The great man of American letters and “blue-collar laureate” Raymond Carver is one of my favourite writers. The fact that a new book of his is – posthumously of course – being published in two weeks’ time, grabs my attention. It’s called Beginners and is in fact the original draft of what became his 1981 short story collection What We Talk About When We Talk About Love – the scoop being, his editor Gordon Lish cut and changed the work so much, the substantial edit itself has become a chattering point. This story ran exclusively in the New Yorker two years ago, with the original and the published versions of his stories going public for the first time*. Now it’s a book you can buy. Anyway, Carver was covered twice, at great length, in two broadsheets this weekend.
In the Times on Saturday, Toby Litt began his piece:
“On July 8, 1980, at 8am, Raymond Carver began a letter to Gordon Lish, his editor. Carver, at that moment, was far from the revered literary figure that he would be at the time of his death, eight years later. He had published several books of poetry and one of short stories. At best, he was a respected figure within limited circles …”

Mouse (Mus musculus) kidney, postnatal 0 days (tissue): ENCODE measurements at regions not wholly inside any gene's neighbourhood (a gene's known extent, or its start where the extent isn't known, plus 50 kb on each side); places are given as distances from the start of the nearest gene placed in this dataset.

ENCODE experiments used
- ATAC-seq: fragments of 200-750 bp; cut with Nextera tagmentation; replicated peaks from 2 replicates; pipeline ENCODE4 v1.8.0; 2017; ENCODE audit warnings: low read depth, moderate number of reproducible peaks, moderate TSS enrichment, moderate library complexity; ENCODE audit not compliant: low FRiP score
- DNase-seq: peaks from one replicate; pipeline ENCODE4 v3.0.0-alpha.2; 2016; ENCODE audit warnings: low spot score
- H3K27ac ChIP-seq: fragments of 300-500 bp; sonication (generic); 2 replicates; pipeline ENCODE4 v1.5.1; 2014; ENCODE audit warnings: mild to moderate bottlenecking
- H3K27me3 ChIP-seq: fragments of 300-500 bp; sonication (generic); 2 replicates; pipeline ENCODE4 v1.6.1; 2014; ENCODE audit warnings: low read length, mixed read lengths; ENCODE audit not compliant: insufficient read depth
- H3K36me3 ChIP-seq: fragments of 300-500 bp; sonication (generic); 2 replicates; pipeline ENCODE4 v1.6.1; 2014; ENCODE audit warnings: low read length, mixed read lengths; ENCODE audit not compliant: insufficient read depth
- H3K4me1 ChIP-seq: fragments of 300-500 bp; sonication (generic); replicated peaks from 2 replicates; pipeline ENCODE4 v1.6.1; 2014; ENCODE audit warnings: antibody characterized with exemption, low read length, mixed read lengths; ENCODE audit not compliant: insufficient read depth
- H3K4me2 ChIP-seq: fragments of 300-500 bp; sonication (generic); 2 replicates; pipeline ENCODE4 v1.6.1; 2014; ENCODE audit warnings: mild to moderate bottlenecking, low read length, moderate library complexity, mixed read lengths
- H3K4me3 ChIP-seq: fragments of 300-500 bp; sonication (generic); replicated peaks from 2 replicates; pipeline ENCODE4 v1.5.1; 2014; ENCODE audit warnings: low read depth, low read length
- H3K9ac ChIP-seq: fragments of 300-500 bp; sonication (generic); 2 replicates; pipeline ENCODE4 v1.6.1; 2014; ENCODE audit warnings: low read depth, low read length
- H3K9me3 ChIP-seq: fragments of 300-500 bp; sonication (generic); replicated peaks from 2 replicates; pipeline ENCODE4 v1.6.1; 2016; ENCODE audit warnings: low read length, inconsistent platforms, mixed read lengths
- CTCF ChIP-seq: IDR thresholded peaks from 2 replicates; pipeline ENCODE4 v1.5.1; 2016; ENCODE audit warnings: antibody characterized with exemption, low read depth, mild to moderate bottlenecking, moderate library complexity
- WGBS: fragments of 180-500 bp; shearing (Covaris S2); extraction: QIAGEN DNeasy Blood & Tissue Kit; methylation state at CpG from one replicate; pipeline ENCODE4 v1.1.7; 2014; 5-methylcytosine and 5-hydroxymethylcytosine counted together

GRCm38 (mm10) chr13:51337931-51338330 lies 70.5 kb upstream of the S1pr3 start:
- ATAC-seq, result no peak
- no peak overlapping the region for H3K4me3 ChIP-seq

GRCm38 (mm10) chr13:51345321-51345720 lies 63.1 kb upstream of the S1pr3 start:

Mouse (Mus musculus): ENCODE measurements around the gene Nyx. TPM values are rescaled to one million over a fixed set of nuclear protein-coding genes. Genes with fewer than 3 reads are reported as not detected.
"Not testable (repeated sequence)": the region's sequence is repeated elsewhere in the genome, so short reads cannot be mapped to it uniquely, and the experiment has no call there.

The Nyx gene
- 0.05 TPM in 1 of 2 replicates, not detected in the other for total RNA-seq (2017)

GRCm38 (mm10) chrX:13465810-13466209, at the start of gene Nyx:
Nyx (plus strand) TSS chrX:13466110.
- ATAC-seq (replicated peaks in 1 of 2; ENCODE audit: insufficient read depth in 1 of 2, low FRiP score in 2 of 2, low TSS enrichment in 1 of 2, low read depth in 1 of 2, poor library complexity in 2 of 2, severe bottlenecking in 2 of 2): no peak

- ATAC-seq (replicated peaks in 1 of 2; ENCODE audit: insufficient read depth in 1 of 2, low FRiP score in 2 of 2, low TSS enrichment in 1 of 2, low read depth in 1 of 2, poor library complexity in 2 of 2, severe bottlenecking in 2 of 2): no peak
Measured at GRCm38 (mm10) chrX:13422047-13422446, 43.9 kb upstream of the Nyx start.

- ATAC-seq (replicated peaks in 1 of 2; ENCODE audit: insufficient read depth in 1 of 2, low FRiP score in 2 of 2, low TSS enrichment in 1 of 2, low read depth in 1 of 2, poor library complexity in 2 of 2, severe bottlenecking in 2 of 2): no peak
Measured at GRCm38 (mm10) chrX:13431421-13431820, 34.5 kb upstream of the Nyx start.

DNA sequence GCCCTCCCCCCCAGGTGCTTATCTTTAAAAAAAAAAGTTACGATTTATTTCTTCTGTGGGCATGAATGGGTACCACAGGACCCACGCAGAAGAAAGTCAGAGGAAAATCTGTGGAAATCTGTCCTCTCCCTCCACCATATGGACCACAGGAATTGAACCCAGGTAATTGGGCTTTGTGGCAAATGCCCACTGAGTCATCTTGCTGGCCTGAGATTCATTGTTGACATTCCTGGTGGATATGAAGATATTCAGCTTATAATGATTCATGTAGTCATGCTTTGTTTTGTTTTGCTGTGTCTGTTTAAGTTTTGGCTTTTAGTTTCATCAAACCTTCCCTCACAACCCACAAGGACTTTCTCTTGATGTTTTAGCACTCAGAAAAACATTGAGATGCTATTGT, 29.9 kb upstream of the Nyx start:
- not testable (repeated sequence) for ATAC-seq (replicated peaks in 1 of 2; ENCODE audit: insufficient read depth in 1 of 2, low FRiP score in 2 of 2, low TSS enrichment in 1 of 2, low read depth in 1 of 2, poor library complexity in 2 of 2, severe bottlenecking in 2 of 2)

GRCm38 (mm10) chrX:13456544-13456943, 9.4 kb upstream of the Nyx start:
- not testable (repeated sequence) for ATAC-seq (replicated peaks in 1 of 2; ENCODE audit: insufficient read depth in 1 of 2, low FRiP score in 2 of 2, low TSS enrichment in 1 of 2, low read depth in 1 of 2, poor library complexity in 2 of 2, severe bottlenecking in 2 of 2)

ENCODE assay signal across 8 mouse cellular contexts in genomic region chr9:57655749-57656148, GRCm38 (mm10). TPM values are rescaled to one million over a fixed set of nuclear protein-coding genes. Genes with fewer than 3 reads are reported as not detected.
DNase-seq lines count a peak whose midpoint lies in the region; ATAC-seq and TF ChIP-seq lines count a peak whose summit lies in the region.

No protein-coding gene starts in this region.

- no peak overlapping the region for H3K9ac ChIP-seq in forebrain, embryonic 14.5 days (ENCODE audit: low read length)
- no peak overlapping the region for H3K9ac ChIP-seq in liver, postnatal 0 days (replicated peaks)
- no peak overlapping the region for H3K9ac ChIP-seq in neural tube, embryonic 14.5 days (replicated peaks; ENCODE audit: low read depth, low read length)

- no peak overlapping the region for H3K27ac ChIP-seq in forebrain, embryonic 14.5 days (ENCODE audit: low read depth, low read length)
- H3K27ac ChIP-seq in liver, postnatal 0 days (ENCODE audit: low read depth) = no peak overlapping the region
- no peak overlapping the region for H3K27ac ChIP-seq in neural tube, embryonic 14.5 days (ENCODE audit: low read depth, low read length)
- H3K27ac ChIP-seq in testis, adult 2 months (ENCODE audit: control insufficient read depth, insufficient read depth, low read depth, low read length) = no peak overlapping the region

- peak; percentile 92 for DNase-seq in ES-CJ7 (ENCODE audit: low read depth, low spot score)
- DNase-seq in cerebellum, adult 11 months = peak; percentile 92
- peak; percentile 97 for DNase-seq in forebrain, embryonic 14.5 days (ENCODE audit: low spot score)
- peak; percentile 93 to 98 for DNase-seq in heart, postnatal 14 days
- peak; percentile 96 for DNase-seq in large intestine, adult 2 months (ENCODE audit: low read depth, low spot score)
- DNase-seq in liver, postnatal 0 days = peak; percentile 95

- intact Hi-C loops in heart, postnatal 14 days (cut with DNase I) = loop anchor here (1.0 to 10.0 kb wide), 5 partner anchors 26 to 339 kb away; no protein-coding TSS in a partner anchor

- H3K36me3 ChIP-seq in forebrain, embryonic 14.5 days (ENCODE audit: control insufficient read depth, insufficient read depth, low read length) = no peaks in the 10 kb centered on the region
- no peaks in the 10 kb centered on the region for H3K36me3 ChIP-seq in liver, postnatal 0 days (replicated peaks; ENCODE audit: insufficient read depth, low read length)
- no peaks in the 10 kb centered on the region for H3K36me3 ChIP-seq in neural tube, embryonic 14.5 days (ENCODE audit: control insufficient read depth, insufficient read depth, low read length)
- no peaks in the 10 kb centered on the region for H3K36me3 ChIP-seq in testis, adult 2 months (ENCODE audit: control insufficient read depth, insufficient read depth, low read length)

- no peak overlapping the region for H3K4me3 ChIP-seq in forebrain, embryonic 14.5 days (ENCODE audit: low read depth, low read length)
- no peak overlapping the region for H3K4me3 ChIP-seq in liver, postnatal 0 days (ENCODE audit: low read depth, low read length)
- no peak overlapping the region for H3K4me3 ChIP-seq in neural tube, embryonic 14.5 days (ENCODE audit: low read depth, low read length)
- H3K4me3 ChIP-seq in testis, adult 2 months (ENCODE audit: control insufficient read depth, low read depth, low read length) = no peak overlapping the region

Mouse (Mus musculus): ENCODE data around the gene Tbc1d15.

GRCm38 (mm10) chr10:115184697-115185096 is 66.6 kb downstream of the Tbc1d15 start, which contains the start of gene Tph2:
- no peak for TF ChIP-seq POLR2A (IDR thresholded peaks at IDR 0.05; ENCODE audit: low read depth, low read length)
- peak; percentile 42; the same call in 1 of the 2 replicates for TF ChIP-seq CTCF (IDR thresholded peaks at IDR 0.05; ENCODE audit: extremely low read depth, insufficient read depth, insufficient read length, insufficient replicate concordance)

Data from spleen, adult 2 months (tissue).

In the Observer on Sunday, Gaby Wood began her piece:
“At 8am on 8 July 1980, Raymond Carver sat down to write a letter to his editor, Gordon Lish. He’d been up all night worrying about the book they were working on together, and by the time Carver had finished writing there were more words in the letter than there were in many of the short stories for which he was known. ‘Dearest Gordon,’ it began … “
I find it fascinating that in both, lengthy pieces (both excellent, by the way – go for Litt’s if you want closer analysis of the “saintly” Carver from an academic perspective – he teaches at Birkbeck – and Wood’s if you want an interview with Carver’s widow Tess Gallagher) the writers began with exactly the same conceit, and exactly the same sentence. I wonder, if you’d sat me down with the same material in isolation, I’d have done the same. Actually, no, I would have started with, “Raymond Carver is one of the only authors I can quote, from memory … blah, blah, blah, me, me, me … “
*Incidentally, the New Yorker piece, from 2007, began:
“On the morning of July 8, 1980, Raymond Carver wrote an impassioned letter to Gordon Lish, his friend and editor at Alfred A. Knopf, begging his forgiveness but insisting that Lish ‘stop production’ of Carver’s forthcoming collection of stories … “
Maybe sometimes, there really is only one way to start a story. Although I suspect Gordon Lish would have had a few suggestions.